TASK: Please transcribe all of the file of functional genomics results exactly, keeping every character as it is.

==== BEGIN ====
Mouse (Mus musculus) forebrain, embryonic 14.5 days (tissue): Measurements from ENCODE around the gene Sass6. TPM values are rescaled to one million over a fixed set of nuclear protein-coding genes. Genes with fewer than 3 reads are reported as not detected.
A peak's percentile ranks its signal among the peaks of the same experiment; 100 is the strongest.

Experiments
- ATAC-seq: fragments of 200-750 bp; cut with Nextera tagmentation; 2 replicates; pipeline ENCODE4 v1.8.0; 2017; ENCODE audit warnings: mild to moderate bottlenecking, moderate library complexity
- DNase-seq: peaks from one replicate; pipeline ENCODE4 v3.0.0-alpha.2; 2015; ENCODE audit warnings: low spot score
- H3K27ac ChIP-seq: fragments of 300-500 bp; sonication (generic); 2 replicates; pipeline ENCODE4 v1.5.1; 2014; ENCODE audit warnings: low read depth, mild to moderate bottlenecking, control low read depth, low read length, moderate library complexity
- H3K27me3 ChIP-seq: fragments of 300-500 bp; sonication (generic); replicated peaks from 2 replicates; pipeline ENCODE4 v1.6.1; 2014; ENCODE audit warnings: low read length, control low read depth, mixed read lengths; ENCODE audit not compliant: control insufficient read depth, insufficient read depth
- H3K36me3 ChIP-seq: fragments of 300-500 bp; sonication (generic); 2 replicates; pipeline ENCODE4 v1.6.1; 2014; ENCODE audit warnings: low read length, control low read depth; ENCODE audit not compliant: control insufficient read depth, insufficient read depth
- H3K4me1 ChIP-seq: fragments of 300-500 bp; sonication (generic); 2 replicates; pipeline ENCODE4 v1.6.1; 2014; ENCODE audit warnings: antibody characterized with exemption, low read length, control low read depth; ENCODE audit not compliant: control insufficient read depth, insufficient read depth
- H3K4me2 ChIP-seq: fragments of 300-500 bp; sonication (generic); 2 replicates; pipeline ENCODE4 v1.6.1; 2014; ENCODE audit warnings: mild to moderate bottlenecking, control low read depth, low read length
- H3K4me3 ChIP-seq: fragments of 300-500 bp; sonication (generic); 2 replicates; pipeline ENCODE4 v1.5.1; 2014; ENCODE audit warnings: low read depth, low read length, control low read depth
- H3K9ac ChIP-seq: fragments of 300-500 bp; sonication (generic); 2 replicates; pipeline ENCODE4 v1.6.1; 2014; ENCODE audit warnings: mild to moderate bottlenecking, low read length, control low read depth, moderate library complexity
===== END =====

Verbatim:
Mouse (Mus musculus) forebrain, embryonic 14.5 days (tissue): Measurements from ENCODE around the gene Sass6. TPM values are rescaled to one million over a fixed set of nuclear protein-coding genes. Genes with fewer than 3 reads are reported as not detected.
A peak's percentile ranks its signal among the peaks of the same experiment; 100 is the strongest.

Experiments
- ATAC-seq: fragments of 200-750 bp; cut with Nextera tagmentation; 2 replicates; pipeline ENCODE4 v1.8.0; 2017; ENCODE audit warnings: mild to moderate bottlenecking, moderate library complexity
- DNase-seq: peaks from one replicate; pipeline ENCODE4 v3.0.0-alpha.2; 2015; ENCODE audit warnings: low spot score
- H3K27ac ChIP-seq: fragments of 300-500 bp; sonication (generic); 2 replicates; pipeline ENCODE4 v1.5.1; 2014; ENCODE audit warnings: low read depth, mild to moderate bottlenecking, control low read depth, low read length, moderate library complexity
- H3K27me3 ChIP-seq: fragments of 300-500 bp; sonication (generic); replicated peaks from 2 replicates; pipeline ENCODE4 v1.6.1; 2014; ENCODE audit warnings: low read length, control low read depth, mixed read lengths; ENCODE audit not compliant: control insufficient read depth, insufficient read depth
- H3K36me3 ChIP-seq: fragments of 300-500 bp; sonication (generic); 2 replicates; pipeline ENCODE4 v1.6.1; 2014; ENCODE audit warnings: low read length, control low read depth; ENCODE audit not compliant: control insufficient read depth, insufficient read depth
- H3K4me1 ChIP-seq: fragments of 300-500 bp; sonication (generic); 2 replicates; pipeline ENCODE4 v1.6.1; 2014; ENCODE audit warnings: antibody characterized with exemption, low read length, control low read depth; ENCODE audit not compliant: control insufficient read depth, insufficient read depth
- H3K4me2 ChIP-seq: fragments of 300-500 bp; sonication (generic); 2 replicates; pipeline ENCODE4 v1.6.1; 2014; ENCODE audit warnings: mild to moderate bottlenecking, control low read depth, low read length
- H3K4me3 ChIP-seq: fragments of 300-500 bp; sonication (generic); 2 replicates; pipeline ENCODE4 v1.5.1; 2014; ENCODE audit warnings: low read depth, low read length, control low read depth
- H3K9ac ChIP-seq: fragments of 300-500 bp; sonication (generic); 2 replicates; pipeline ENCODE4 v1.6.1; 2014; ENCODE audit warnings: mild to moderate bottlenecking, low read length, control low read depth, moderate library complexity